Only God Forgives Written Review

I haven’t seen much of Nicolas Refn’s work. I still need to dedicate some time to watching Valhalla Rising, I saw Bronson, and I thought it was pretty good. What I saw was Drive, and that film was great. It had a cool retro 70s crime film feel to it with a nice 80s soundtrack. The film was cemented with a power actor trio of Albert Brooks reaching Ledger Joker or Anton Chigurh levels of intimidation, Ron Perlman being his normal cool self as a crime boss, and Bryan Cranston being the father figure to the protagonist, played by Ryan Gosling. The protagonist of the film was cool and appropriately mysterious, like Blondie. And the film, as all of Refn’s films are, looks spectacular.

So, I was excited to see his follow up film, Only God Forgives, which had Cliff Martinez, who did the Drive soundtrack, and Ryan Gosling returning. I was excited, the trailers to this film made it look great, especially the Red Band version.


This movie is not great. It’s a disappointment. It’s not fun to sit through, at all. Refn’s gift of making the movie look good is present, and Cliff Martinez gives a good soundtrack. Kristen Scott Thomas and Vithaya Pansringarm give good performances, especially Pansringarm. Those are the good parts of the film.

The bad parts? Everything else. This film is one of the most poorly structured and edited films I’ve seen in a while. The plot was difficult for me to follow. Nothing is explained in this film. It’s all done with long visual shots that look pretty, but don’t say anything. Drive had Ryan Gosling being stoic and expressionless, and that was acceptable because other characters expressed emotions. In this film however, Gosling is even more expressionless, and no one else besides Kristen Scott Thomas shows any emotion whatsoever.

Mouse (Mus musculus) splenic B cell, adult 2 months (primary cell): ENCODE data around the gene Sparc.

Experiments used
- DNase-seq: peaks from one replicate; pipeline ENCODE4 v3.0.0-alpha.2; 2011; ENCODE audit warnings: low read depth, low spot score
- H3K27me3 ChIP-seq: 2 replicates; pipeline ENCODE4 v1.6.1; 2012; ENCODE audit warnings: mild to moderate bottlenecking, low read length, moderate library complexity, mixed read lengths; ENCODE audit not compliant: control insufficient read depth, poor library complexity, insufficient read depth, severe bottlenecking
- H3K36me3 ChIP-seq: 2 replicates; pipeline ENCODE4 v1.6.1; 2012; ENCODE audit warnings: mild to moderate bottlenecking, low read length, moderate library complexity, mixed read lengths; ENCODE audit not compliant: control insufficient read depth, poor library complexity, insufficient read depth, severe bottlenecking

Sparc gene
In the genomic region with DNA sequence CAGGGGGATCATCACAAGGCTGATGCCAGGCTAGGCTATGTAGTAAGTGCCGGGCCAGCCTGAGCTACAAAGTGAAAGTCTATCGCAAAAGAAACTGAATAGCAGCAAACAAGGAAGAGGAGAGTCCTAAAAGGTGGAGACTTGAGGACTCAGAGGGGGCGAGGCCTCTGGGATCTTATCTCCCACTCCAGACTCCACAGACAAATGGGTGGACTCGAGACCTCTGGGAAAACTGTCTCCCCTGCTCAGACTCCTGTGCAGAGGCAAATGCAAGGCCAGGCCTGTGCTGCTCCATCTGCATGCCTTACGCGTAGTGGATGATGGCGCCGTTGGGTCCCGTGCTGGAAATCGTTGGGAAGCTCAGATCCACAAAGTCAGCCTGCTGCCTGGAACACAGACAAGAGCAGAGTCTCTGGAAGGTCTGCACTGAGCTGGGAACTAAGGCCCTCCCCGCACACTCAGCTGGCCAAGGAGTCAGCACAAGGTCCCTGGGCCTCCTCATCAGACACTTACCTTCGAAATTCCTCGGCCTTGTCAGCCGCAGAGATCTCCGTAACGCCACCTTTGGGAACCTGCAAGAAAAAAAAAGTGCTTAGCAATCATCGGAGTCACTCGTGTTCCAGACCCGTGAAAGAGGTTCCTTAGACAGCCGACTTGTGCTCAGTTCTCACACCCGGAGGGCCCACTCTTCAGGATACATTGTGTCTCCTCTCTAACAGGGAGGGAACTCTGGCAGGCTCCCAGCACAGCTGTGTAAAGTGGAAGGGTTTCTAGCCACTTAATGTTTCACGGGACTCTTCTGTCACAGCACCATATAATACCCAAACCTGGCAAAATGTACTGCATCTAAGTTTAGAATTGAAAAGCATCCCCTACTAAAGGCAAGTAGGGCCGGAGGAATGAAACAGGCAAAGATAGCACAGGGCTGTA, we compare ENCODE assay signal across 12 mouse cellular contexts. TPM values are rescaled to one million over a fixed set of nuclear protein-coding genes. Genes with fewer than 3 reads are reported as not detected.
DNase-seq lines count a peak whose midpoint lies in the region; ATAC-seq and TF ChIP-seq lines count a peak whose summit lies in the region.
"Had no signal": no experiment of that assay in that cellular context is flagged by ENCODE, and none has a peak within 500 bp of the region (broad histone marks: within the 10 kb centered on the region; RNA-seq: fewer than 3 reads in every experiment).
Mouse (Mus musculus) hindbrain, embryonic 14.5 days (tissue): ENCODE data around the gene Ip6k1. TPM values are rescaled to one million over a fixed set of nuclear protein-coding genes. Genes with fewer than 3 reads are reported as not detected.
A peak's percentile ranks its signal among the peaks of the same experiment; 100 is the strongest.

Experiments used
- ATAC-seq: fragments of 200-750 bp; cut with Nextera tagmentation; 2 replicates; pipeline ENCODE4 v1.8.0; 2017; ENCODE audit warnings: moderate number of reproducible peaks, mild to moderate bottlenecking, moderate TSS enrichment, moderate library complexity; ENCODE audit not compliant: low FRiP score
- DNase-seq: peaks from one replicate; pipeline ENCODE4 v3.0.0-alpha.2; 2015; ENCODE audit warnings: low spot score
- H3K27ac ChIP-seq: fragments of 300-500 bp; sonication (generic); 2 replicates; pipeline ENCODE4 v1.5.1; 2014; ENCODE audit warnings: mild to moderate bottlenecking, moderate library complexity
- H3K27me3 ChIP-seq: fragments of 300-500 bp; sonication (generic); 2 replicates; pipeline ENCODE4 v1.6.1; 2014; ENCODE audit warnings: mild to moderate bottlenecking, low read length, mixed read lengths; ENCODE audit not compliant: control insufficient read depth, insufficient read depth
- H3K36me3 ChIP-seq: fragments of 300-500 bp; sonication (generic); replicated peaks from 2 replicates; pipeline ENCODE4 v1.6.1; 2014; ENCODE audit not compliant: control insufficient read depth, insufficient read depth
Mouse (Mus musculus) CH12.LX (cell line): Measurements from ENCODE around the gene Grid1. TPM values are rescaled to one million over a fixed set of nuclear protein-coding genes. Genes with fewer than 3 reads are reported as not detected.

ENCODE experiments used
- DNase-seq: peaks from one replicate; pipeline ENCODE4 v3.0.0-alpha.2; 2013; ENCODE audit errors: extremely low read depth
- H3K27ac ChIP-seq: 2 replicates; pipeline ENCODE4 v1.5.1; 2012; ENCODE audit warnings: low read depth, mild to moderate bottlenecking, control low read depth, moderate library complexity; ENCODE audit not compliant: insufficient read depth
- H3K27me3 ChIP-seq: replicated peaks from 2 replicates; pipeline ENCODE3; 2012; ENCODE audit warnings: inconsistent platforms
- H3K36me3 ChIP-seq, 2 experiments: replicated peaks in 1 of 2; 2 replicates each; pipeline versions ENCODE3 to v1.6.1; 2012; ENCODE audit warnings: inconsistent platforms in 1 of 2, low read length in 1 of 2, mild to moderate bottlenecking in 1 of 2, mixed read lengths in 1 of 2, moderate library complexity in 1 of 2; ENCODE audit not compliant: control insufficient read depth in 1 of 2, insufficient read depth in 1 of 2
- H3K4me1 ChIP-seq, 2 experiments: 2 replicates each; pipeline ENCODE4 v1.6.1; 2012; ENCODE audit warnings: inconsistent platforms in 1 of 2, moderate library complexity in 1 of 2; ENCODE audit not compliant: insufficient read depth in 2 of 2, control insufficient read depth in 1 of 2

Ryan Gosling’s entire range of emotions in this film is this.
The story is that a drug dealer named Julian is in Bangkok running a ring as a front. His brother gets killed and his mother comes back and encourages Julian to find the murderers. Also, there is a cop going around looking intimidating. Of course, that’s what the movie claims to be about, not that you’d be able to follow it.
The film doesn’t flow together at all. One scene Gosling is staring at a prostitute, and then the cop, Chang shows up, or does he? Wait no, it was a surreal vision. This film lacks what we call a narrative.
This film disappointed me a lot because the trailer shows cool bits of the film, like in the redband trailer above, there is a part where Ryan Gosling’s character grabs a guy and drags him down a hallway by the mouth. When you see that scene in the film, it has no lead up, no motivation, and he literally drags the guy for about 3 seconds before it cuts away. The scene was pointless, and only looked cool.
There is also some crappy pretentious symbols, but don’t ask me what they mean, cause I got no idea. Shots like hands becoming fists are obviously supposed to symbolize….something. Then there’s the fact that after the cop uses his sword to brutalize somebody, it cuts to him, or in one instance, some girl, performing very nice sounding karaoke. Connection? Maybe it’s an Eastern thing. Then there’s the incestuous overtones with Julian and his mother. And that’s not resolved either. Julian likes watching prostitutes do stuff, you can tell by the expression on his face. His relationship with one prostitute in the film doesn’t go anywhere either.
Also, the film is really brutal, but it all feels like there’s no purpose to it. Okay, so, Chang likes to cut people with a sword he always carries for some reason. He thinks he’s some sort of divine punisher, which if you watch the movie, you’ll see in this one scene where he tortures a guy.
This film is so egotistical for Refn, cause he’s probably the only person who gets it, and someone is going to use an interpretation of this film as an excuse to elevate themselves above others when in fact, there is nothing really here.
I can’t really say the film is terrible, because its well shot and soundtracked, but like… there is no narrative, and it presents itself as high art without anything intelligent to back it up. I don’t want to dissuade people from watching it though. Someone else might get something out of this. I didn’t.

Here’s your film, you can have it back, Refn.


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